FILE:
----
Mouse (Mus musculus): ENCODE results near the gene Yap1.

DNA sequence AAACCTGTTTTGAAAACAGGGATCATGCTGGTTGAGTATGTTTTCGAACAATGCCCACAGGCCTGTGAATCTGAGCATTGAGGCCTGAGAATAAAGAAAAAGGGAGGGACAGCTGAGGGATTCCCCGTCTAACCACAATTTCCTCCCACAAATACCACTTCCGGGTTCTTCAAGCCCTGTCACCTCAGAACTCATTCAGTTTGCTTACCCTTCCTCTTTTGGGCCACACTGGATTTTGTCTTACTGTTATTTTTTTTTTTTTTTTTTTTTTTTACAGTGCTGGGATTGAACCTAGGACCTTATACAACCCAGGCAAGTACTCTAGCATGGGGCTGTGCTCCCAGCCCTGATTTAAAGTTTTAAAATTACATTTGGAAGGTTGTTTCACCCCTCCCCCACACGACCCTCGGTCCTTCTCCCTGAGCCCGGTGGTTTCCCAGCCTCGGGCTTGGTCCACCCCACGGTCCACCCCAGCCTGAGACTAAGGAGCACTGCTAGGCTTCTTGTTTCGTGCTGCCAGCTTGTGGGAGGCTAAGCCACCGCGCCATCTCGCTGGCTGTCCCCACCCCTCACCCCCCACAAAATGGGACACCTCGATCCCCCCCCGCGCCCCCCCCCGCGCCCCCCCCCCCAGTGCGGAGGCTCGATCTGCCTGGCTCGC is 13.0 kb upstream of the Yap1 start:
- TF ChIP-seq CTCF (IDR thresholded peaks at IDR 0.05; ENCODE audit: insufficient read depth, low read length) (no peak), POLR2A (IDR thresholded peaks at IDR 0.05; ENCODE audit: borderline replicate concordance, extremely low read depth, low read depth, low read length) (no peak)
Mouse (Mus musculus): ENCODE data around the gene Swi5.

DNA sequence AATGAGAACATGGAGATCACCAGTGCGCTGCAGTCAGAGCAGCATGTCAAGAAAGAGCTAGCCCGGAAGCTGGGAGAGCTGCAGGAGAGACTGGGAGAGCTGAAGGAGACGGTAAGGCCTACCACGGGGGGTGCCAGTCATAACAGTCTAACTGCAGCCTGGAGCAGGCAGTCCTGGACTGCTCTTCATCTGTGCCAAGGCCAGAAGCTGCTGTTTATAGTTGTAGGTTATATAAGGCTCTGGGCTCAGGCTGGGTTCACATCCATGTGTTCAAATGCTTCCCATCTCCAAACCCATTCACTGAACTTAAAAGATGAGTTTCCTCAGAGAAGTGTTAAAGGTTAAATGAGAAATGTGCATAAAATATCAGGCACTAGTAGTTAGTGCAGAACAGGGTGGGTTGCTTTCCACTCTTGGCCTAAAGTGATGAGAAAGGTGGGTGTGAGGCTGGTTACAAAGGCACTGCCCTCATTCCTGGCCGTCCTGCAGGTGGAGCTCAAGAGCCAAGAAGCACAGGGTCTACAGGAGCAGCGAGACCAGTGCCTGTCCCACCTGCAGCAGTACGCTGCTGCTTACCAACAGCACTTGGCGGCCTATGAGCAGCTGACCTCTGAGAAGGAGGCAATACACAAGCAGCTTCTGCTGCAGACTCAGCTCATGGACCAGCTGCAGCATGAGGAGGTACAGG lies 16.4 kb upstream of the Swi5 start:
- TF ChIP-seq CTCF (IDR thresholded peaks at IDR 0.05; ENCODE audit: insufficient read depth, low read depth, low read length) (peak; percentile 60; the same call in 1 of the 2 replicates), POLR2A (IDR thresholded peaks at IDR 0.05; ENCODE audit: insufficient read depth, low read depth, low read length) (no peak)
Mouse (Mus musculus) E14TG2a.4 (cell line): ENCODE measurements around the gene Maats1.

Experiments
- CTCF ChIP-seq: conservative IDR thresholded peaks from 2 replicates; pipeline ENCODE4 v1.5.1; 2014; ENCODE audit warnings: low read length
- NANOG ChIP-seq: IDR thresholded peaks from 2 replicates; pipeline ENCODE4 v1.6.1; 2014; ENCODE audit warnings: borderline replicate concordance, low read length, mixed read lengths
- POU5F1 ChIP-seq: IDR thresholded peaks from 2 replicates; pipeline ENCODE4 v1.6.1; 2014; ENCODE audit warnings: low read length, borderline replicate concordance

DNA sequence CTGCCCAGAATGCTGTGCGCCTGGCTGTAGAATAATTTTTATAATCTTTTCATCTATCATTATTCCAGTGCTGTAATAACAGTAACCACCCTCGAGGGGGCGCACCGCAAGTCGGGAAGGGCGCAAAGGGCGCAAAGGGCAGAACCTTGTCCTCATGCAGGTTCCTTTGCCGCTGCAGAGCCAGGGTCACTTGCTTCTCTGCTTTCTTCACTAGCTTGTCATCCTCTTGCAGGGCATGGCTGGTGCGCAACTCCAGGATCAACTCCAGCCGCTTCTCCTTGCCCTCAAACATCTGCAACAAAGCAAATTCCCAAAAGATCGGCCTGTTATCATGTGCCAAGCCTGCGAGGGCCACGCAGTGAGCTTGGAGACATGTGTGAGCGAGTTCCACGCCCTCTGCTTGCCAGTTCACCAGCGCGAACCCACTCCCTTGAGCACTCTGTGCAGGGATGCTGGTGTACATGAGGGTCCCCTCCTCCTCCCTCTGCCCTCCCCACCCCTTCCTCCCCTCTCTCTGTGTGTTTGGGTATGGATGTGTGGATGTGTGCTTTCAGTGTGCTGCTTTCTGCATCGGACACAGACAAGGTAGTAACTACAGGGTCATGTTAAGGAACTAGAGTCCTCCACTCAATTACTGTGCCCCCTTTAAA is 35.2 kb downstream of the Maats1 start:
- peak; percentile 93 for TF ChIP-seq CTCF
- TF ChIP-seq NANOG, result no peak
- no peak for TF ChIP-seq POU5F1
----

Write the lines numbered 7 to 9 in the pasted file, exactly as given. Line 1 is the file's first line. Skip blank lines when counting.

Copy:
Mouse (Mus musculus) E14TG2a.4 (cell line): ENCODE measurements around the gene Maats1.

Experiments
- CTCF ChIP-seq: conservative IDR thresholded peaks from 2 replicates; pipeline ENCODE4 v1.5.1; 2014; ENCODE audit warnings: low read length